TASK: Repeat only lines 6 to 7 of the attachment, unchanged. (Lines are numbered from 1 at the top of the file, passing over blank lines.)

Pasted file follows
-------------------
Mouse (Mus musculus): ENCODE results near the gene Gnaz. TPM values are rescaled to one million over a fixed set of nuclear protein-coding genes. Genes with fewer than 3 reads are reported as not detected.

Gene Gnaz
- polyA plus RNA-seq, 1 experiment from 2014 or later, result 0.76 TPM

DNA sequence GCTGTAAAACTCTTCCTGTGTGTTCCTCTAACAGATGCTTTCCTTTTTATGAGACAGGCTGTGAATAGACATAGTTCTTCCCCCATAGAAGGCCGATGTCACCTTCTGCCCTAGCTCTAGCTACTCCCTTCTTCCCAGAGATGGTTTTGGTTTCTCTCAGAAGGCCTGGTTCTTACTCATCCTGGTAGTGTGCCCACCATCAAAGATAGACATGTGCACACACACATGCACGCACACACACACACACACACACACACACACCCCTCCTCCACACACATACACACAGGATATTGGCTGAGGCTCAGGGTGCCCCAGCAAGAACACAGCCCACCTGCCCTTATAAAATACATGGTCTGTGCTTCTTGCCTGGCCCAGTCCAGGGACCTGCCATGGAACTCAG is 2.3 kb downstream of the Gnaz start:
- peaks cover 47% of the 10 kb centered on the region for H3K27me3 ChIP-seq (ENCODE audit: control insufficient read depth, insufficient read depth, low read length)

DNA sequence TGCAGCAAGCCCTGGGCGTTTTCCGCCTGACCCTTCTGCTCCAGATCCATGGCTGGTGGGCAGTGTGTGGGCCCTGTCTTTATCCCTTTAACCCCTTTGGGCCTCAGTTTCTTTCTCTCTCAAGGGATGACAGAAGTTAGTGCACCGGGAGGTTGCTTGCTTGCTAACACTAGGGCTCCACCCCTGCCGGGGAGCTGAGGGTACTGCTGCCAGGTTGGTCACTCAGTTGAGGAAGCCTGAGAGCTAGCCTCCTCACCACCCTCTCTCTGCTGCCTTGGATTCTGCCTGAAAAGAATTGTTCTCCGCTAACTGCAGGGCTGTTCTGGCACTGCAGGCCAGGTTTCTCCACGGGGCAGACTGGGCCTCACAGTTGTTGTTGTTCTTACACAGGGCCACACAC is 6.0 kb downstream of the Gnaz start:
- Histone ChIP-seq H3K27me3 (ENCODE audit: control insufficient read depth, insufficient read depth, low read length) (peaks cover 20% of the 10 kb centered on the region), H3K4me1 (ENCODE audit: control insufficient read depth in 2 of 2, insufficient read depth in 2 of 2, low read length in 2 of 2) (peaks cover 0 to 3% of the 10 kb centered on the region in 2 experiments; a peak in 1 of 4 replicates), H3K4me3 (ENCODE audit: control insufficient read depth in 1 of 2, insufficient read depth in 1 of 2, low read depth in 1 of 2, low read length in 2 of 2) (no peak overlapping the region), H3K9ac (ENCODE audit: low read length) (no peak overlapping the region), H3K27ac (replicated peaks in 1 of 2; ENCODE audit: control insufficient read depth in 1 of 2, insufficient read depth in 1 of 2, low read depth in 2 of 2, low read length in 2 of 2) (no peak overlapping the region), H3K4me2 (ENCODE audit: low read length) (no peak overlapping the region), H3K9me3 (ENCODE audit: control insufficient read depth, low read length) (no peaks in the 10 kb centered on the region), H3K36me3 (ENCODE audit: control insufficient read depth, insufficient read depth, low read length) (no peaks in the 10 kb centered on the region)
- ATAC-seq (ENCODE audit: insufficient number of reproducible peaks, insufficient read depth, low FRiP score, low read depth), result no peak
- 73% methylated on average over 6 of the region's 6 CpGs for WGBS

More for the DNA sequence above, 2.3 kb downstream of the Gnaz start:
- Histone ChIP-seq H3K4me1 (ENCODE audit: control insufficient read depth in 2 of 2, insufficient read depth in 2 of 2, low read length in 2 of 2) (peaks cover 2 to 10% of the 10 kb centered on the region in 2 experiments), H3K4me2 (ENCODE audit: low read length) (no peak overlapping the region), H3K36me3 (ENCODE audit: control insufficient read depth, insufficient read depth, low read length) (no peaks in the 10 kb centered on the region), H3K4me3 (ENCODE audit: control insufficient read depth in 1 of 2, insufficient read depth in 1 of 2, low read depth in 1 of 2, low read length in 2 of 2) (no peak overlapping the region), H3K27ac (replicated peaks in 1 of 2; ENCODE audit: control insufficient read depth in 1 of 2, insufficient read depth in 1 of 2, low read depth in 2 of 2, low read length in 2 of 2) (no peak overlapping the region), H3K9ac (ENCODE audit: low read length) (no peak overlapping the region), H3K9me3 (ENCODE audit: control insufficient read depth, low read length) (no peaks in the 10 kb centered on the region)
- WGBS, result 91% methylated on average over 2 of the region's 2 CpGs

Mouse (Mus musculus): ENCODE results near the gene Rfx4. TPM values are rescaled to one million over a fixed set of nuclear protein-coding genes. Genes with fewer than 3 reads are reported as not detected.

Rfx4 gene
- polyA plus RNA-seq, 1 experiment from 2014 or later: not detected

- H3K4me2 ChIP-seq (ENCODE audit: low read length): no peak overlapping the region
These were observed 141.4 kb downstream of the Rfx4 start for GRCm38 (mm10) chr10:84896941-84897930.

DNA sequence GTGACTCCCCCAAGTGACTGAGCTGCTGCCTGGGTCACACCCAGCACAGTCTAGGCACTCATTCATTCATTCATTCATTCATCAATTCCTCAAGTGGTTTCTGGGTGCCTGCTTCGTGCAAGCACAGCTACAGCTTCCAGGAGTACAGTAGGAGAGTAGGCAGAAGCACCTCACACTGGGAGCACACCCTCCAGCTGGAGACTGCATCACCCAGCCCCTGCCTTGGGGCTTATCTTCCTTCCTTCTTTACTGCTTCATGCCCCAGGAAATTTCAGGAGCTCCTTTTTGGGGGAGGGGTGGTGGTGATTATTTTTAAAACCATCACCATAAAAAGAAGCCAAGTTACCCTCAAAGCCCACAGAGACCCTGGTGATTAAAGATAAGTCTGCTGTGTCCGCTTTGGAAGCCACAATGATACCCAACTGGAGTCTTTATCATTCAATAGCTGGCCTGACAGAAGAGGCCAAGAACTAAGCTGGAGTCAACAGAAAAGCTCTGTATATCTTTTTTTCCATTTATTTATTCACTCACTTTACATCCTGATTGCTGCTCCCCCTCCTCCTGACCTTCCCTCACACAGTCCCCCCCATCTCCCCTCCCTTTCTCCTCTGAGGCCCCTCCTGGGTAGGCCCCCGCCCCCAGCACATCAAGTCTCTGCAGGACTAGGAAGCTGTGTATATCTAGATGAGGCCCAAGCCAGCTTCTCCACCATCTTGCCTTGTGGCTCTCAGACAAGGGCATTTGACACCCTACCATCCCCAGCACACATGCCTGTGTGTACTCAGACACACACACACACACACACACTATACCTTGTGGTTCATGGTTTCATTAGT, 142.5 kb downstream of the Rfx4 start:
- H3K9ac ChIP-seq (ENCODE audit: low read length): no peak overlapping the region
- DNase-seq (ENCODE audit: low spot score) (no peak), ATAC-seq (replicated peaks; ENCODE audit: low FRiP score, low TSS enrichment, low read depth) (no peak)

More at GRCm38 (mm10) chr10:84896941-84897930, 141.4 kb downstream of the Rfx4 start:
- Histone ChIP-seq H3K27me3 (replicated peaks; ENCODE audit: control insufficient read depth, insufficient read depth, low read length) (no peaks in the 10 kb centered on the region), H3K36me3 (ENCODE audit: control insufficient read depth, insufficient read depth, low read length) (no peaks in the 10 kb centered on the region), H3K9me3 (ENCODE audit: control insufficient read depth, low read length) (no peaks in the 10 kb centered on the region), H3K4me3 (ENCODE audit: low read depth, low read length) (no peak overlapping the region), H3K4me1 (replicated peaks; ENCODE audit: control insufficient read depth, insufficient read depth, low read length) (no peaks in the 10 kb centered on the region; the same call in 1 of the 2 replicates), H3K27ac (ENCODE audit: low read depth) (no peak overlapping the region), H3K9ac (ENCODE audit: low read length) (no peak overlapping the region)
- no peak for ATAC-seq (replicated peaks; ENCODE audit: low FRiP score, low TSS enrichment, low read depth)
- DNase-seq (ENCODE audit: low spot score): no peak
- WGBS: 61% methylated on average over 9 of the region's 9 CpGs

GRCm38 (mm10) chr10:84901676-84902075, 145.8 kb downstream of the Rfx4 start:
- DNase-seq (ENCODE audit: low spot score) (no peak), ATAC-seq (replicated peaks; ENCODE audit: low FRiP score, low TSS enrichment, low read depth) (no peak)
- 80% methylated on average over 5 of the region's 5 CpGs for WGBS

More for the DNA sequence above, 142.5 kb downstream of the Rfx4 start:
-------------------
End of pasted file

DNA sequence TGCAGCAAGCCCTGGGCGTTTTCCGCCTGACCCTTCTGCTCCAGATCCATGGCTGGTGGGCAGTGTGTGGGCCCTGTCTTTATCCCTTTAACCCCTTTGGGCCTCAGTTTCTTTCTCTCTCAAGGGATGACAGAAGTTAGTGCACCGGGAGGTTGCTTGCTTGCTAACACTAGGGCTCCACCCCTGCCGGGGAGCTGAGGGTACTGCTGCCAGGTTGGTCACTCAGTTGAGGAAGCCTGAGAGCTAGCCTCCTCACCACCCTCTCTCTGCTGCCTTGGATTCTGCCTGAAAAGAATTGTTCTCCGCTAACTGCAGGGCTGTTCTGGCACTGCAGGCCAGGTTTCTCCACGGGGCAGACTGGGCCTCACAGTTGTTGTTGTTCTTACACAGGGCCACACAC is 6.0 kb downstream of the Gnaz start:
- Histone ChIP-seq H3K27me3 (ENCODE audit: control insufficient read depth, insufficient read depth, low read length) (peaks cover 20% of the 10 kb centered on the region), H3K4me1 (ENCODE audit: control insufficient read depth in 2 of 2, insufficient read depth in 2 of 2, low read length in 2 of 2) (peaks cover 0 to 3% of the 10 kb centered on the region in 2 experiments; a peak in 1 of 4 replicates), H3K4me3 (ENCODE audit: control insufficient read depth in 1 of 2, insufficient read depth in 1 of 2, low read depth in 1 of 2, low read length in 2 of 2) (no peak overlapping the region), H3K9ac (ENCODE audit: low read length) (no peak overlapping the region), H3K27ac (replicated peaks in 1 of 2; ENCODE audit: control insufficient read depth in 1 of 2, insufficient read depth in 1 of 2, low read depth in 2 of 2, low read length in 2 of 2) (no peak overlapping the region), H3K4me2 (ENCODE audit: low read length) (no peak overlapping the region), H3K9me3 (ENCODE audit: control insufficient read depth, low read length) (no peaks in the 10 kb centered on the region), H3K36me3 (ENCODE audit: control insufficient read depth, insufficient read depth, low read length) (no peaks in the 10 kb centered on the region)